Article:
Nucleographic studies of axial spondarthritides. I. Quantitative sacroiliac scintigraphy in early HLA-B27-associated sacroiliitis

Namey, T.C.; McIntyre, J.; Buse, M.; LeRoy, E.C.

Arthritis and Rheumatism 20(5): 1058-1064


ISSN/ISBN: 2326-5191
PMID: 141287
DOI: 10.1002/art.1780200504
Accession: 068521862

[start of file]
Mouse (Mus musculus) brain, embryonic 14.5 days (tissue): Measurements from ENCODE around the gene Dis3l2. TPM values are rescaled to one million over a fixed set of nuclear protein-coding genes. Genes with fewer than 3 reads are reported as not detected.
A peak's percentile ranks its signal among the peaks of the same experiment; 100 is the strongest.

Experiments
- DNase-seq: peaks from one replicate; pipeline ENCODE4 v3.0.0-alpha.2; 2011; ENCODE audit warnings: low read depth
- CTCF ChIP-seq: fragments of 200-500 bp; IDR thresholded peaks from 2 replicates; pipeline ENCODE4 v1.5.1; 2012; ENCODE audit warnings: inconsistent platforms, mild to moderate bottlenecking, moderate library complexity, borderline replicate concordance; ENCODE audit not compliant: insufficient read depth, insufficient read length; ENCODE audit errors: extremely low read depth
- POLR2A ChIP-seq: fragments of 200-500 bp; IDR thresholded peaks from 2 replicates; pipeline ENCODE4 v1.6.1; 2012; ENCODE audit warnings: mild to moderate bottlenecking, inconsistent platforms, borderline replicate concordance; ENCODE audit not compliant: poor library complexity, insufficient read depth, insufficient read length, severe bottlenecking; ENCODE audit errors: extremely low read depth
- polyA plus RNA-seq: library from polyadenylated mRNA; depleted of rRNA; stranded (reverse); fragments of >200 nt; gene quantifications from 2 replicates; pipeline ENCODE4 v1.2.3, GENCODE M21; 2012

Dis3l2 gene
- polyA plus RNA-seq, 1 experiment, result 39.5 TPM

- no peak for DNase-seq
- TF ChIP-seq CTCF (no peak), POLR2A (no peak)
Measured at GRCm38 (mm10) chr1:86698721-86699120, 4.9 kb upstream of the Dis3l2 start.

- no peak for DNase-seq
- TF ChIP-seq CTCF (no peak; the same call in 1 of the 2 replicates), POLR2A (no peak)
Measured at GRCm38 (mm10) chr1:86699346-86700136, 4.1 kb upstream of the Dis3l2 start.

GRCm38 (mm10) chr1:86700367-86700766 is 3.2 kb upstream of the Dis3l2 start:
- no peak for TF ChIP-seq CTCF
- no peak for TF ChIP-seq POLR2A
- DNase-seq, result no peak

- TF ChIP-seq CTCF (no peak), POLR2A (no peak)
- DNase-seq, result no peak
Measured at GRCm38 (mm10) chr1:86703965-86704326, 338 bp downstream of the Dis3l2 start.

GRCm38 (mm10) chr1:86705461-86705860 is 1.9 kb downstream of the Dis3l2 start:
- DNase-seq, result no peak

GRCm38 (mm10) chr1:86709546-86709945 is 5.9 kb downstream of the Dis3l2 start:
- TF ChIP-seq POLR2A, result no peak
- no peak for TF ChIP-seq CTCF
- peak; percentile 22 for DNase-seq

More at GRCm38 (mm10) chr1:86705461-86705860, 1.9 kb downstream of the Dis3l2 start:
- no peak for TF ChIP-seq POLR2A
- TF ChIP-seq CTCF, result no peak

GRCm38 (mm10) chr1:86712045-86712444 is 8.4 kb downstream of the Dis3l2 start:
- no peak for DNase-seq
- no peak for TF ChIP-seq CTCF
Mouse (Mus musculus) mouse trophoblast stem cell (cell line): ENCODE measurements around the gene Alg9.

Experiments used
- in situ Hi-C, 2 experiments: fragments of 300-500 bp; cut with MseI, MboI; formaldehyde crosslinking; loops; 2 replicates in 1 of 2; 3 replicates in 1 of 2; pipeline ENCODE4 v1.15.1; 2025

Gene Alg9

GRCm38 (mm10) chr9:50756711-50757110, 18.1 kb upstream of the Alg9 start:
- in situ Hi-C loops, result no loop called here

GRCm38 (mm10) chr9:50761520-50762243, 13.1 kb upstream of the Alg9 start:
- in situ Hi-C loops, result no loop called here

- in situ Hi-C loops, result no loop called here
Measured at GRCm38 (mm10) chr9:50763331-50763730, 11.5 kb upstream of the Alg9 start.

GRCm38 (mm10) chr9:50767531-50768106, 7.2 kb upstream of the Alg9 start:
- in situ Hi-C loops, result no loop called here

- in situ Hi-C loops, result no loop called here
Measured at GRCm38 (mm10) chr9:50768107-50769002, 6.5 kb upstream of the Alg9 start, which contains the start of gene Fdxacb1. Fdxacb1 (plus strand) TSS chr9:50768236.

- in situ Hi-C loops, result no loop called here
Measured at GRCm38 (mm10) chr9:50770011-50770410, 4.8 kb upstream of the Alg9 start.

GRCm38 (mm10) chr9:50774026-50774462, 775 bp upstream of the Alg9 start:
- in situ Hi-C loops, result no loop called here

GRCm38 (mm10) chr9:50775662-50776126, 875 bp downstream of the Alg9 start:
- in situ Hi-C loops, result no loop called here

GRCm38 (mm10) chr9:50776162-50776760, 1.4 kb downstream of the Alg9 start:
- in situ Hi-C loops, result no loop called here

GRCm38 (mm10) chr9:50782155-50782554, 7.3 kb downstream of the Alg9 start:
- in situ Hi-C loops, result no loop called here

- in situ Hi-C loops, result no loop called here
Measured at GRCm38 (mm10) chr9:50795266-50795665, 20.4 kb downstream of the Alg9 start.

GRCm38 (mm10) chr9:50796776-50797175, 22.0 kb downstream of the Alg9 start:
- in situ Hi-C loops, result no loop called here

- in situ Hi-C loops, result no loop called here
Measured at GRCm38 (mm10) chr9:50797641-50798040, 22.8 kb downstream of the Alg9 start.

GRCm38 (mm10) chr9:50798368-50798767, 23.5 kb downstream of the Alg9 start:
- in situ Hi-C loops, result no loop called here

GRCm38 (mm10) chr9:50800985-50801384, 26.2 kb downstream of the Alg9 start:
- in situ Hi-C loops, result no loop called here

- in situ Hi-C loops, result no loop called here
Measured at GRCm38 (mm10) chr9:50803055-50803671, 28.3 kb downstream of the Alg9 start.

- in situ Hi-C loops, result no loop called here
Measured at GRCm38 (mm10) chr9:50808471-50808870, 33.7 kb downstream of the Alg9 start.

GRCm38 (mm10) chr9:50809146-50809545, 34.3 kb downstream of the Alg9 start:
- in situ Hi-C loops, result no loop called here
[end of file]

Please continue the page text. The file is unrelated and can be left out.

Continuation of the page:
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Quantitative sacroiliac scintigraphy (QSS) was performed on 34 patients suspected of having ankylosing spondylitis (AS) with low back pain and stiffness of recent onset, by utilizing 3 technical features not previously described: fractional scintigraphy of the sacroiliac (SI) joints, background subtraction and drug washout. Imaging was performed with a 140-keV, high-resolution collimator, and the data were recorded and processed with an Ohio Nuclear 150 System, 3 h after administration of 17 mCi of 99m Tc ethane-1-hydroxy-1, 1-diphosphonate (EHDP) per 70 kg of body wt. The SI index determined by QSS was compared with diagnostic tissue-typing for HLA-B27 and standard radiography of the SI joints to assess the potential of QSS to discriminate inflammatory sacroiliitis from nonspecific low back strian. Twenty-three of the 34 patients were positive for HLA-B27 and they had a mean index by QSS of 2.09. All but 1 had an index exceeding 1.7. Only 5 of these B27-positive patients had early radiographic sacroiliitis. The 11 B27-negative patients had a mean index by QSS of 1.52, and none had radiographic sacroiliitis. The mean values for 46 controls and 10 patients with classic AS, B27 positivity and complete sclerosis of their SI joints were 1.32 and 1.38, respectively, suggesting that the elevated SI indices found by QSS in the symptomatic B27-positive patients do reflect inflammatory sacroiliitis. Five of the recently symptomatic B27-positive patients with elevated indices had repeat QSS after 3 wk of therapy with conventional antiinflammatory drugs and had a reduction in their SI index. QSS appears to be useful in detecting inflammatory sacroiliitis associated with B27 positivity before the development of radiographic disease, and it may be an objective tool in assessing the short-term therapy of inflammatory sacroiliitis.